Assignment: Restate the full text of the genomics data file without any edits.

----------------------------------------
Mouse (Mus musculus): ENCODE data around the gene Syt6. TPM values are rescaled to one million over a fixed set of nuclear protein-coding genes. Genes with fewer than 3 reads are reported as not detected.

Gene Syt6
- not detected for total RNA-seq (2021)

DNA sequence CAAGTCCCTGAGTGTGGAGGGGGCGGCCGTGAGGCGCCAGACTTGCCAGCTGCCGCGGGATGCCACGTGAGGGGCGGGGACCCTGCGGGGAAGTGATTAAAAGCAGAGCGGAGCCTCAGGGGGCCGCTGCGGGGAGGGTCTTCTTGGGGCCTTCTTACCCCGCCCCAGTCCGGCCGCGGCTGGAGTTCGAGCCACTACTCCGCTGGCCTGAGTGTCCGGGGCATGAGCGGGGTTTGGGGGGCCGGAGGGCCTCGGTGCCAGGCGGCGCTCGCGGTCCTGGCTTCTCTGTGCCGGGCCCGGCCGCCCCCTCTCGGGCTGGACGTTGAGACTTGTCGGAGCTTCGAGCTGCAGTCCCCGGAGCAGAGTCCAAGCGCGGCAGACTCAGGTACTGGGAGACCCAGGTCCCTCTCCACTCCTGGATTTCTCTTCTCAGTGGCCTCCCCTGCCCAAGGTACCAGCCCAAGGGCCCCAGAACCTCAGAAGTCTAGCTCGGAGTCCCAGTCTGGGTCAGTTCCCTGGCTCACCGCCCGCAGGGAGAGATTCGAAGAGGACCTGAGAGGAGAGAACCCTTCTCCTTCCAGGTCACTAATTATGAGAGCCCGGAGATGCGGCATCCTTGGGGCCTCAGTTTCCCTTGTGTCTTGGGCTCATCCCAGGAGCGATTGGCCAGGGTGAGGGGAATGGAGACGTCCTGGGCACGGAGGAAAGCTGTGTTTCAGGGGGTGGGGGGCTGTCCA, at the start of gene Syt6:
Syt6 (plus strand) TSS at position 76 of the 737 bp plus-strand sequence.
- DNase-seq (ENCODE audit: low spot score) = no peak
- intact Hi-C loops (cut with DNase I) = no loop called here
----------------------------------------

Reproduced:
Mouse (Mus musculus): ENCODE data around the gene Syt6. TPM values are rescaled to one million over a fixed set of nuclear protein-coding genes. Genes with fewer than 3 reads are reported as not detected.

Gene Syt6
- not detected for total RNA-seq (2021)

DNA sequence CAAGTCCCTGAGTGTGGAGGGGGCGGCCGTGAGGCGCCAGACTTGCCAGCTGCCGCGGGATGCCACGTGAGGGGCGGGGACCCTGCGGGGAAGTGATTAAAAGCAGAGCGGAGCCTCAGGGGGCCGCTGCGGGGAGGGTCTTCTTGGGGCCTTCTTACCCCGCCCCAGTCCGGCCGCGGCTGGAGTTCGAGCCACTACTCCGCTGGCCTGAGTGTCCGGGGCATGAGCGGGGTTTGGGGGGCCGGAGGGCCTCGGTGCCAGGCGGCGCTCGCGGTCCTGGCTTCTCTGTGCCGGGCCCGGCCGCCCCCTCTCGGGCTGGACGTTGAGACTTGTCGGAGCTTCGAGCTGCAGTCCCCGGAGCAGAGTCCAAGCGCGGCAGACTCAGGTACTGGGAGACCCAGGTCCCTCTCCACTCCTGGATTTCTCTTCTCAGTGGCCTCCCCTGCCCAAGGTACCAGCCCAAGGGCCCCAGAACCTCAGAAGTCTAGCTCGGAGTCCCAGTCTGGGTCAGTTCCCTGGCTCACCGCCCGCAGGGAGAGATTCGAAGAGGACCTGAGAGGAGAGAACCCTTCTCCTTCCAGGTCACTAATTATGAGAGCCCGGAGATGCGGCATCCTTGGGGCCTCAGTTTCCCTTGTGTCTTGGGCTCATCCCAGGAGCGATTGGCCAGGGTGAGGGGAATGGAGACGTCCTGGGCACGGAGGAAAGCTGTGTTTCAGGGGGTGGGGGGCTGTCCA, at the start of gene Syt6:
Syt6 (plus strand) TSS at position 76 of the 737 bp plus-strand sequence.
- DNase-seq (ENCODE audit: low spot score) = no peak
- intact Hi-C loops (cut with DNase I) = no loop called here